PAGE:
Great minds think alike. A quick note further to Brother Ilya’s post below on Robert Heinlein’s encounter with political ignorance in his failed campaign for California state legislature back in the 1930s, before he took up science fiction writing. I have been reading the Heinlein biography slowly, a couple of pages on my Kindle a night – my only truly pleasure reading at the moment. I’m only partway through, up to the beginning of WWII and Heinlein’s frustrated desires to get involved. More to say when I’m finished, of course – but one thing is pretty clear to me now. I initially thought that the pitch for the book – a 20th century life, “in dialogue with his century” – was just so much ad copy.
But as I’ve been reading the book, I’m rapidly revising my opinion. Robert Heinlein’s life does manage to recapitulate an awful lot of what 20th century America was about. From his poor-yet-upwardly-mobile beginnings, entering the Naval Academy (a shrewd and deliberate career move for an ambitious midwestern boy without many material resources), to his Jazz Age coming of age and embrace of that period’s “progressive” views on marriage and family (while simultaneously embracing a thoroughly military academy frame of discipline and education), to his early radicalism and left-wing politics, including the Social Credit movement and other “curiousities” of that day (and which informed his early fiction much more than I had realized) … I’ll say more about all this when I’ve finished the book, of course.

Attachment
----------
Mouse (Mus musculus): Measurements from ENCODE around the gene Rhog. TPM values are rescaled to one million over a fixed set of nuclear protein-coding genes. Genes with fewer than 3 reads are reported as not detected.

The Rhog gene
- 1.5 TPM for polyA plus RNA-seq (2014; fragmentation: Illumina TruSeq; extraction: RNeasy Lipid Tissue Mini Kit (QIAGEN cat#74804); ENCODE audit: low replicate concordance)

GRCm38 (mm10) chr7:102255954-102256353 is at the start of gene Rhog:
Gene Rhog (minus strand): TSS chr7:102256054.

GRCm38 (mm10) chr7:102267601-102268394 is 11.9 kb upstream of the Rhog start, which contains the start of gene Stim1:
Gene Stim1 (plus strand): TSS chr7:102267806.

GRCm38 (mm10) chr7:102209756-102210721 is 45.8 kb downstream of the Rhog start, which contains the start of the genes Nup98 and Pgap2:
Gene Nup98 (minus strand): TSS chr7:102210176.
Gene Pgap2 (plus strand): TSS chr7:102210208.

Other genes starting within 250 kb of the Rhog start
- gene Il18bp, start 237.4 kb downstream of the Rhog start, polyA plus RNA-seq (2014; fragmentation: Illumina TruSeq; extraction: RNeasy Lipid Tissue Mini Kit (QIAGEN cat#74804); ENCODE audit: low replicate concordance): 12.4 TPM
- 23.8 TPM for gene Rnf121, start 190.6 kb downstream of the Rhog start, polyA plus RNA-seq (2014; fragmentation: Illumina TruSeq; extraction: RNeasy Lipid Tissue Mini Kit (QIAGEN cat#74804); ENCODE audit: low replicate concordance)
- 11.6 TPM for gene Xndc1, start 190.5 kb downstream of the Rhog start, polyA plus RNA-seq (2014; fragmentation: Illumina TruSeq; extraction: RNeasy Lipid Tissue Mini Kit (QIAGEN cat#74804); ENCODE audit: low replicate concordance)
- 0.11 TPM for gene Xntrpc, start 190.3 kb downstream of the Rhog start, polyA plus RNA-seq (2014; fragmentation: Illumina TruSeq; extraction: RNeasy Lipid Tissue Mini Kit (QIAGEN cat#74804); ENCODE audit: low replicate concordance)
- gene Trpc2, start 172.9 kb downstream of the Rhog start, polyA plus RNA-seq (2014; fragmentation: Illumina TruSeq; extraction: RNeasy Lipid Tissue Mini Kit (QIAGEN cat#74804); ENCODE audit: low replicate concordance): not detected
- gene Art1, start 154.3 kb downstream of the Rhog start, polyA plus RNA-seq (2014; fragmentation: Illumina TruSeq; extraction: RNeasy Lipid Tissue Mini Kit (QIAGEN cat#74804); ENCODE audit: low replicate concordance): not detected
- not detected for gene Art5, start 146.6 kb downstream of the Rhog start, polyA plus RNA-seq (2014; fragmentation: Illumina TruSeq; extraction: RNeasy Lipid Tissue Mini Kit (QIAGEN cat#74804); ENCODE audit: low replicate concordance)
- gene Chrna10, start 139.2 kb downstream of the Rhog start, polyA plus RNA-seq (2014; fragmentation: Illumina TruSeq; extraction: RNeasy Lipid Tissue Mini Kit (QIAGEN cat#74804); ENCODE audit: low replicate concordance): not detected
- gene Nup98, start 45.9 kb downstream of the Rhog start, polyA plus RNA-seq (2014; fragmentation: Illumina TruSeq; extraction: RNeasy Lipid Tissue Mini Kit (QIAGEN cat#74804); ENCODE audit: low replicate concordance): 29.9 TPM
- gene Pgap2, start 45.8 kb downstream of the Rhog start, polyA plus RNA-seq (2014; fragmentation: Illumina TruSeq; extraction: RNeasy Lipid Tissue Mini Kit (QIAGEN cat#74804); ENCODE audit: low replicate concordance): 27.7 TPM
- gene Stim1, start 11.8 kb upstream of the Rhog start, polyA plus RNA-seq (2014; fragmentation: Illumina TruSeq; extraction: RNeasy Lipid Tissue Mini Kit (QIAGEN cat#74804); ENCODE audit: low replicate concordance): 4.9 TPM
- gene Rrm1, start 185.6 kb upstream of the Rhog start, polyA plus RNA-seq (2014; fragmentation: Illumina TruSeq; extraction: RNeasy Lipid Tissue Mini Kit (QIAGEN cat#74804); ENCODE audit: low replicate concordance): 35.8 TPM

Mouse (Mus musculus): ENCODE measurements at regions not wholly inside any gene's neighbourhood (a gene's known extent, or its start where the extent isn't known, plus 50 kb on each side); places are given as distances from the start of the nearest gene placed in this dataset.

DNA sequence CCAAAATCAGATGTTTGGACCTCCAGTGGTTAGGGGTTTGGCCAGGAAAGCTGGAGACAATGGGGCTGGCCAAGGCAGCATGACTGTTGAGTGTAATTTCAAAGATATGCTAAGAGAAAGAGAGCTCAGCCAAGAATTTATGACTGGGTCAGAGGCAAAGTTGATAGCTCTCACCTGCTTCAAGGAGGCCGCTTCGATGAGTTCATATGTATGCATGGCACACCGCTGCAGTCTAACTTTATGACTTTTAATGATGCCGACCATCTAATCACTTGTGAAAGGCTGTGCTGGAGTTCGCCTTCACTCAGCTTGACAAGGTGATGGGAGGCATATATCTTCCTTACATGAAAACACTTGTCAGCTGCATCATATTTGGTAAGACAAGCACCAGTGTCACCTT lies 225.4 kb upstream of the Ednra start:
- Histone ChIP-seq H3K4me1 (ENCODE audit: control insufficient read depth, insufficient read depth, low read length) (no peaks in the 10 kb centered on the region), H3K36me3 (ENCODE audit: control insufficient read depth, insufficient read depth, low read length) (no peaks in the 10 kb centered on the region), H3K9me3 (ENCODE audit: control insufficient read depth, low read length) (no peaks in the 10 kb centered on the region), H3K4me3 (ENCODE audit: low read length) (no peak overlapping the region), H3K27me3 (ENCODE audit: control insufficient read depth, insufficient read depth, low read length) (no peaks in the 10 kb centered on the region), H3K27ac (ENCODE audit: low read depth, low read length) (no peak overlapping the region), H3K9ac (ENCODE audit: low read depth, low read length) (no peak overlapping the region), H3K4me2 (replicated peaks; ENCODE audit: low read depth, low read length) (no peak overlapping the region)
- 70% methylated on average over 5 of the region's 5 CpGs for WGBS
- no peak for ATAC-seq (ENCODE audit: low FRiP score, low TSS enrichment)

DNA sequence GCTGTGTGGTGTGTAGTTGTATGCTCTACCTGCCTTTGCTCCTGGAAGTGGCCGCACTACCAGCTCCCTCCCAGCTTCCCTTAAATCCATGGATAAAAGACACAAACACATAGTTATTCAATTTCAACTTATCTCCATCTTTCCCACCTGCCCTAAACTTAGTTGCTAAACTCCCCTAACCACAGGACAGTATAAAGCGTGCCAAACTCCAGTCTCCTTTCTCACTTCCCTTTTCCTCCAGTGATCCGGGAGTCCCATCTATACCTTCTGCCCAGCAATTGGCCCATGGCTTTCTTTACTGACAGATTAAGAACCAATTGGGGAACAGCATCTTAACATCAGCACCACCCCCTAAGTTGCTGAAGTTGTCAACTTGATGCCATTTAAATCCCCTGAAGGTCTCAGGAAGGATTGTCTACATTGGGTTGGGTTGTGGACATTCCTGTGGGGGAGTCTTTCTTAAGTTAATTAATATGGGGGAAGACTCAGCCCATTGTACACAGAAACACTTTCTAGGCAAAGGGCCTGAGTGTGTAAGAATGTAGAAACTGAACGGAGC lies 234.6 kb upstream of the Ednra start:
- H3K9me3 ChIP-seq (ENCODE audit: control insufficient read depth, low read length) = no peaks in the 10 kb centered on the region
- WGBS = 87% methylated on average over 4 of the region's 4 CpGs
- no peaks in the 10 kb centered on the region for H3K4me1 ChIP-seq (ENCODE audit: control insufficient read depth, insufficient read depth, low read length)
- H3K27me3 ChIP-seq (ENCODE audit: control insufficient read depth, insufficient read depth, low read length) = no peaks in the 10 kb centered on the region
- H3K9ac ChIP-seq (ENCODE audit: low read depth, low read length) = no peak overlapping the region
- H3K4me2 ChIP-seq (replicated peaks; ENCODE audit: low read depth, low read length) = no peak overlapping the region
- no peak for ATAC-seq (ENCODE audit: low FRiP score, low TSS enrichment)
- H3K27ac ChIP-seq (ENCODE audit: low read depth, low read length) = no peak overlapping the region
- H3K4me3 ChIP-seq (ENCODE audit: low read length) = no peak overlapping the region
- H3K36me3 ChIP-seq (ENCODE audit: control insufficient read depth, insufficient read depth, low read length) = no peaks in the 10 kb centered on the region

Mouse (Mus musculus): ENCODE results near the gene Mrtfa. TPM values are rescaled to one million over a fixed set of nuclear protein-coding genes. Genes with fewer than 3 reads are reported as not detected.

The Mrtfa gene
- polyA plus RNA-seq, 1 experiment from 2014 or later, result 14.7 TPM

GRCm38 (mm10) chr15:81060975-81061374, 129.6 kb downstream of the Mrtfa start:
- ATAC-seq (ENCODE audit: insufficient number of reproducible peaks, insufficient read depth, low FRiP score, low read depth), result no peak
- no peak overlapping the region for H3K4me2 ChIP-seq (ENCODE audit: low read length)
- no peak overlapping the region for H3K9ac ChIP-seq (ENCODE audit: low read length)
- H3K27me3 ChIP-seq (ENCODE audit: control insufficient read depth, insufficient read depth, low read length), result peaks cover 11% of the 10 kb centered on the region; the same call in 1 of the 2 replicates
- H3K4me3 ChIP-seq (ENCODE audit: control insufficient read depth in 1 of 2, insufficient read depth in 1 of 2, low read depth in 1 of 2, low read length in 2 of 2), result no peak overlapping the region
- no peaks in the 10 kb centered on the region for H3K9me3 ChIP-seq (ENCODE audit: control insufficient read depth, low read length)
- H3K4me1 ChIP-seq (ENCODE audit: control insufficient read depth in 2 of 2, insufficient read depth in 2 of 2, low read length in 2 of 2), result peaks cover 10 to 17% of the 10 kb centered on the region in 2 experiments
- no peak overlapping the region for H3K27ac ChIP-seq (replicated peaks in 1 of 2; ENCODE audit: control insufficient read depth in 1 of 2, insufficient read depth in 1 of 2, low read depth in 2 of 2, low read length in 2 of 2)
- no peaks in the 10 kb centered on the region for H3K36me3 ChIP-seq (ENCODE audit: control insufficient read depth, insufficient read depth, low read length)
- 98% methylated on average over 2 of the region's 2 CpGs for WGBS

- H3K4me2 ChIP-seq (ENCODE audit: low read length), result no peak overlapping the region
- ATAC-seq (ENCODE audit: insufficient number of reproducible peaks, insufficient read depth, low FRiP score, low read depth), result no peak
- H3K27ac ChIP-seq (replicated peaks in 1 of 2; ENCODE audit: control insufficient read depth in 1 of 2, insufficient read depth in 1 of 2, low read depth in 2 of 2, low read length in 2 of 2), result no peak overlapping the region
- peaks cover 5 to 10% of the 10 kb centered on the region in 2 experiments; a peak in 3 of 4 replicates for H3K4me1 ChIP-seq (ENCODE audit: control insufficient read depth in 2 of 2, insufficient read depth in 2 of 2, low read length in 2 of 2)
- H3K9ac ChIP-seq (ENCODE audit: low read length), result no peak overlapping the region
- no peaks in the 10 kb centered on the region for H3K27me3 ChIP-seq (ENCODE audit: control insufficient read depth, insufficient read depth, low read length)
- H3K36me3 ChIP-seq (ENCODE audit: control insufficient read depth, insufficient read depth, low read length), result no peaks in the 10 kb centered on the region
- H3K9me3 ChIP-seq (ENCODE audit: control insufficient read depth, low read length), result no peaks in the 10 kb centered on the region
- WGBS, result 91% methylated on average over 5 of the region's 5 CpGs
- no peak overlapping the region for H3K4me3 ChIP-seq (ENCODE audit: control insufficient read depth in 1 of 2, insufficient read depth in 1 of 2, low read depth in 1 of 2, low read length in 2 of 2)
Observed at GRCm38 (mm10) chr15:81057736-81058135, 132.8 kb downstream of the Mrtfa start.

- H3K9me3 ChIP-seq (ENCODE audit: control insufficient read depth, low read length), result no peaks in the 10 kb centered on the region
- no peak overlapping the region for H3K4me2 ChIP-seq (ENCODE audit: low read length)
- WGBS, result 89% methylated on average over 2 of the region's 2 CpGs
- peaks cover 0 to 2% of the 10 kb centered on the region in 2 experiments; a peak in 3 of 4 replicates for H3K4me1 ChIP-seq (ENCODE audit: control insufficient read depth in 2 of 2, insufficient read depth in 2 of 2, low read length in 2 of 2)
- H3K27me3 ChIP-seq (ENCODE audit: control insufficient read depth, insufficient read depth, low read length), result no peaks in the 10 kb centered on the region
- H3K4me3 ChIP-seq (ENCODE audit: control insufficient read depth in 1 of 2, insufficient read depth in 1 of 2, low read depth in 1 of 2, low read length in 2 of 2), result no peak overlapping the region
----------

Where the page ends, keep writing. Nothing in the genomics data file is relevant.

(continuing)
But I think the description apt enough that I would like to review it for an audience not necessarily interested in or familiar with his science fiction, because I am persuaded that his life does say something about the path of the 20th century, its ideas, idealisms, and ideologies. And I thought that persuasive enough to have bought the book for Christmas for my 76 year old uncle in law, who has not the faintest interest in sci-fi, but who will recognize, I think, important strands of his own life in it.